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Lecture

Chapter 14: Psychological Disorders (2)

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Department
Psychology
Course
PSYC 1002
Professor
Lorena Ruci
Semester
Winter

Description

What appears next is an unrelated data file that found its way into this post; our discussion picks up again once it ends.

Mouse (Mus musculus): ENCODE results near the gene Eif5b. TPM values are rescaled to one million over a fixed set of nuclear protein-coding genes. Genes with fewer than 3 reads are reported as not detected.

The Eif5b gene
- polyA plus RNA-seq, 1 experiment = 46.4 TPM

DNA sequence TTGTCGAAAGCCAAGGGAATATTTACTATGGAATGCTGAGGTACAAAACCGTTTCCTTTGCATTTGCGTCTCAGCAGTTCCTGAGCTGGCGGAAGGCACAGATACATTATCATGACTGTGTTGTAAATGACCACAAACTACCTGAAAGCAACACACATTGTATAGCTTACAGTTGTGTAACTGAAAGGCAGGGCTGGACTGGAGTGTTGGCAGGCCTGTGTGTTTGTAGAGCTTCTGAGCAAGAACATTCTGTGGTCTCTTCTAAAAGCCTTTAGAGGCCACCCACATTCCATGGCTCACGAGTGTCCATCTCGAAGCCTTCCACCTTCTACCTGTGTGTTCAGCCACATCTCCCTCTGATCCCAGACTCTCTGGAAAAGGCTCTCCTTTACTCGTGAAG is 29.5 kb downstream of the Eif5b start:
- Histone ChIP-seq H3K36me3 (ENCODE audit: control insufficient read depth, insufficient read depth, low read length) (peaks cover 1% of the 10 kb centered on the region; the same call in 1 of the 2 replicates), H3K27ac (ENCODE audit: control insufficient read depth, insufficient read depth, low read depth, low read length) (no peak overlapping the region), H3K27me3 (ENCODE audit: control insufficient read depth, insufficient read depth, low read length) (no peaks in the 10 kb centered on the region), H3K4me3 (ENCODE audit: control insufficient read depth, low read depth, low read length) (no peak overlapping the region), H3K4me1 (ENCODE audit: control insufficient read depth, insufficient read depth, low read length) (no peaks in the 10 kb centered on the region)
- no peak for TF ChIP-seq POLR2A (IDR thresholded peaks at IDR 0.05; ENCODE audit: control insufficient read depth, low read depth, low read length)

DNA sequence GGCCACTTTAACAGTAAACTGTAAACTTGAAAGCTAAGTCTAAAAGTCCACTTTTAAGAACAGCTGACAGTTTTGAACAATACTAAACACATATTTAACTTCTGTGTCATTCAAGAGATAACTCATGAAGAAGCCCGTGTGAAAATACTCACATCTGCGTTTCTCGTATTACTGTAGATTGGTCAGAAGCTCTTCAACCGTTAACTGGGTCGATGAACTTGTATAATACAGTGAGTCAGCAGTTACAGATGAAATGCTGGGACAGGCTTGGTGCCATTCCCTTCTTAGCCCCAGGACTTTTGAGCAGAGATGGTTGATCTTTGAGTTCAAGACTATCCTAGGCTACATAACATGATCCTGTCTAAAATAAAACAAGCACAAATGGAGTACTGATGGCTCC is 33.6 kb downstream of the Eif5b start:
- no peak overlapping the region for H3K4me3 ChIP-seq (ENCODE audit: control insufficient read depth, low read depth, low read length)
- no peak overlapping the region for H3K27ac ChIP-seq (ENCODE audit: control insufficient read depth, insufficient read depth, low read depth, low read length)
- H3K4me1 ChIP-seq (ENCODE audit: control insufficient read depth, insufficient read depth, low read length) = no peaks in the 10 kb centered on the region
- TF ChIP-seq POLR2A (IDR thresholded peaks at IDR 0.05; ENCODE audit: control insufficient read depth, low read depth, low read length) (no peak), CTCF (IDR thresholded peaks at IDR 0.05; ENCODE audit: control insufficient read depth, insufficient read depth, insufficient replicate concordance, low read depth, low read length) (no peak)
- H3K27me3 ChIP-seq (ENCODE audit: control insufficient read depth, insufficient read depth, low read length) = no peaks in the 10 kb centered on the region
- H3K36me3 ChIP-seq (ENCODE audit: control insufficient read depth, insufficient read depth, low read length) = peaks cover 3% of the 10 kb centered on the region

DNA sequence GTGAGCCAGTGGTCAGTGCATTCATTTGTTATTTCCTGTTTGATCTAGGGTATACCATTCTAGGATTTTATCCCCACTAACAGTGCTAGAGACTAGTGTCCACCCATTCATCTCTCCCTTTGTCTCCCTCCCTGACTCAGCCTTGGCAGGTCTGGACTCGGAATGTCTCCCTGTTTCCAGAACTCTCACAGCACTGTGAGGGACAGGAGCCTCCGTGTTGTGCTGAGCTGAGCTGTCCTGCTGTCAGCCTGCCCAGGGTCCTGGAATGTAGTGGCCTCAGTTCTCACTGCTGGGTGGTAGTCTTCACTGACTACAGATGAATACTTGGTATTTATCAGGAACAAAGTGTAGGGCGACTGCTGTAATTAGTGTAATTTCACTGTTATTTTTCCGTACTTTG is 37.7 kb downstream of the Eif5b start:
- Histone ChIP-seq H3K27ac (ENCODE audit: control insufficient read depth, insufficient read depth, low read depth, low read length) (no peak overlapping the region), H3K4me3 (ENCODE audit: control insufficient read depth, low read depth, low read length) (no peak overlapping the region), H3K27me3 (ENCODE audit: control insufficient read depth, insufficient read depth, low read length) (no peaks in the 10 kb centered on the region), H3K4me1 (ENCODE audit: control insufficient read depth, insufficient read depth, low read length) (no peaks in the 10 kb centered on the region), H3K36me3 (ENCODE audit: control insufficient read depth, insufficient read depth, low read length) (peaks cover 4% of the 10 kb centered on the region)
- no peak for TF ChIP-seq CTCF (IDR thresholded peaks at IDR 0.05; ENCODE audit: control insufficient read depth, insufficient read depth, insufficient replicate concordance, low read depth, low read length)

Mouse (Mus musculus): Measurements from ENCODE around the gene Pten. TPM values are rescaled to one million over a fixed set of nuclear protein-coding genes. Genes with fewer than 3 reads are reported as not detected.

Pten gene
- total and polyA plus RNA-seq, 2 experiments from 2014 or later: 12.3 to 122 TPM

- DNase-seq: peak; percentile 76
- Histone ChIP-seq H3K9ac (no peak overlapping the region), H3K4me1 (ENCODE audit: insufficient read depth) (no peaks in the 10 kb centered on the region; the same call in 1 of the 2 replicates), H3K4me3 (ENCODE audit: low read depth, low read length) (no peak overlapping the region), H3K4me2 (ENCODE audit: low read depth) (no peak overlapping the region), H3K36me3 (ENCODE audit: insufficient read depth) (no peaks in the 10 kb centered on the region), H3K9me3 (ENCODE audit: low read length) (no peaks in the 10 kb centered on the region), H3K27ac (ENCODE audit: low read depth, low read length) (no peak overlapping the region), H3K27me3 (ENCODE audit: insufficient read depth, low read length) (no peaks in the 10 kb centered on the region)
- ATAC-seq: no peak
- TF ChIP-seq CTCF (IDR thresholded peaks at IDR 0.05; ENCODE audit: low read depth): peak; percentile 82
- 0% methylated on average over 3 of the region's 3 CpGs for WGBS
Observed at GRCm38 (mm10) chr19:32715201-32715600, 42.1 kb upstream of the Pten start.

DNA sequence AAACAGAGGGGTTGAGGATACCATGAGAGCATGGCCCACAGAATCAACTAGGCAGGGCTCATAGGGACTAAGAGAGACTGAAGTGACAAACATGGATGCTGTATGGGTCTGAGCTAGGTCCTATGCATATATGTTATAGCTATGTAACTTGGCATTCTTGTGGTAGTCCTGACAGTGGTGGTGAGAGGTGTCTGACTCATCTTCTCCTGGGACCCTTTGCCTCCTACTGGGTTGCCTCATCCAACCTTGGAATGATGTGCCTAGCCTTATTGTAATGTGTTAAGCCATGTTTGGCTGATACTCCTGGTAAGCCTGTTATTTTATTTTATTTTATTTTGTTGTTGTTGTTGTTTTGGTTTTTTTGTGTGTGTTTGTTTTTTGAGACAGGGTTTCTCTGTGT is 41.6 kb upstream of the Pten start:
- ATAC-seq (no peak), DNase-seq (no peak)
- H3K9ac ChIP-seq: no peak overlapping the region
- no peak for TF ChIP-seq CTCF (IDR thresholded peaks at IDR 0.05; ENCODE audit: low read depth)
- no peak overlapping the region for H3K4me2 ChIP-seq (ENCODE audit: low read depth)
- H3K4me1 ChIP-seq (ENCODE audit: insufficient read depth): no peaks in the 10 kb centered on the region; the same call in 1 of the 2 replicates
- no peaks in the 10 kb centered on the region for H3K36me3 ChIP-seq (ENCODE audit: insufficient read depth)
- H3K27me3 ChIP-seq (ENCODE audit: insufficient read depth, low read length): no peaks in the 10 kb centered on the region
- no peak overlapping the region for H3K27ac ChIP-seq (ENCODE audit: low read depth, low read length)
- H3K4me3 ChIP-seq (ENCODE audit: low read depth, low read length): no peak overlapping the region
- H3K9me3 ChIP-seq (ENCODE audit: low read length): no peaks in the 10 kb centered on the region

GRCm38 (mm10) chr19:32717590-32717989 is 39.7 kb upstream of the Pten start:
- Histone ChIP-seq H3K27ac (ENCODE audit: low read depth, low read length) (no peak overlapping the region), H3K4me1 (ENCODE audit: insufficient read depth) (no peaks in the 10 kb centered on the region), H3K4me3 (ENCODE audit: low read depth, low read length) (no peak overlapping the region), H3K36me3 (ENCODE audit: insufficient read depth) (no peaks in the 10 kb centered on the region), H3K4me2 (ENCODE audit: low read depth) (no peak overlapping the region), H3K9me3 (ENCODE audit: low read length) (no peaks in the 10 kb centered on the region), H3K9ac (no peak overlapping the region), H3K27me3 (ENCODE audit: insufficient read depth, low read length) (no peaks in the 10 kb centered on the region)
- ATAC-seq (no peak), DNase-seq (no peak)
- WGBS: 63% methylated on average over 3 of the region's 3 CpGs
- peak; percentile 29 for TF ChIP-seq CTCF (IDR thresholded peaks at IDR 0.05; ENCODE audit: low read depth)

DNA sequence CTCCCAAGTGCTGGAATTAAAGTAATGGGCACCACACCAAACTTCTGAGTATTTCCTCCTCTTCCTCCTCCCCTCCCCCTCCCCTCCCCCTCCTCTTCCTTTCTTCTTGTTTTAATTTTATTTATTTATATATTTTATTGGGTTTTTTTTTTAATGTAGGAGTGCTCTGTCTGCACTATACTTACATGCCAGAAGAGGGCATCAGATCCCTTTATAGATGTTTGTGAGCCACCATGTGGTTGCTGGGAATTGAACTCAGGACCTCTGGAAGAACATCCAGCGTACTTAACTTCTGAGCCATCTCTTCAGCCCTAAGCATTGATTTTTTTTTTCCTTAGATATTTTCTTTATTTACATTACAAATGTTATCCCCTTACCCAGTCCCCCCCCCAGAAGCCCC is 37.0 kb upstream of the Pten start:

Lecture 15: Psychological Disorders Clinical Syndromes: Somatoform Disorders  Somatization disorder o Diverse physical complaints with psychological origin that may lie with trauma, something that happened short-term o Can’t be explained by organic conditions; physically nothing wrong with these people even though they feel pain o People diagnosed with this have gone through series of tests by therapists/psychiatrists to distinguish between having a somatoform disorder and malingering (medical term; fabricating symptoms, usually for financial compensation) o Can report having gastro-intestinal illness, losing function of limbs, neurological conditions (tingling in limbs) o Stress is a major precipitator o Prevalence is low, about 2% of the population will be diagnosed with it; women more likely to be diagnosed  Conversion disorder o Loss of physical function/feeling in a single organ o Report not experiencing the use of their hands, can go blind temporarily, etc. o When they go for check-ups, their body parts work fine o For example, glove anesthesia (no sensation on hands, though there’s nothing wrong with their nerve endings that connect the hand with the arm)  Hypochondriasis o Same category of somatoform disorder o No specific symptoms; to be diagnosed, there is no checklist o General, excessive preoccupation with someone’s health o Engage in catastrophic feeling; feel everything in their bodies strongly (stomach ache seen as an ulcer) o Prone to self-diagnosing, interpret every sign that has to do with their bodily functions as something negative  Etiology o Reactive autonomic nervous system o Personality factors  Histrionic personality (self-centred, dramatic, emotional, excitable) o Cognitive factors  Catastrophic thinking o The sick role: thriving on attention and sympathy from others by always being sick (escape from life)  Comorbidity: two or more illnesses tend to occur together (anxiety and depression: high, depression and schizophrenia: low) Clinical Syndromes: Dissociative Disorders  Controversial (disruptions in sense of identity)  People lose contact with portions of reality; might experience forgetting a part of their past, memory lapses that aren’t justified by an everyday stressor  Cause a breakdown in understanding and knowing who they are  Prevalence: lower than anxiety and depression  Controversial because most of the data we have is from case studies, because less than 1% of people are formally diagnosed  Dissociative amnesia o Memory loss of important personal info (sudden onset) o Might wake up one day and forget what you do, who your family is, who you are, etc. o Caused by traumatic event from earlier in life that is suppressed o Can still perform important functions they acquired/learned before onset of amnesia o Other thought processes not affected as much
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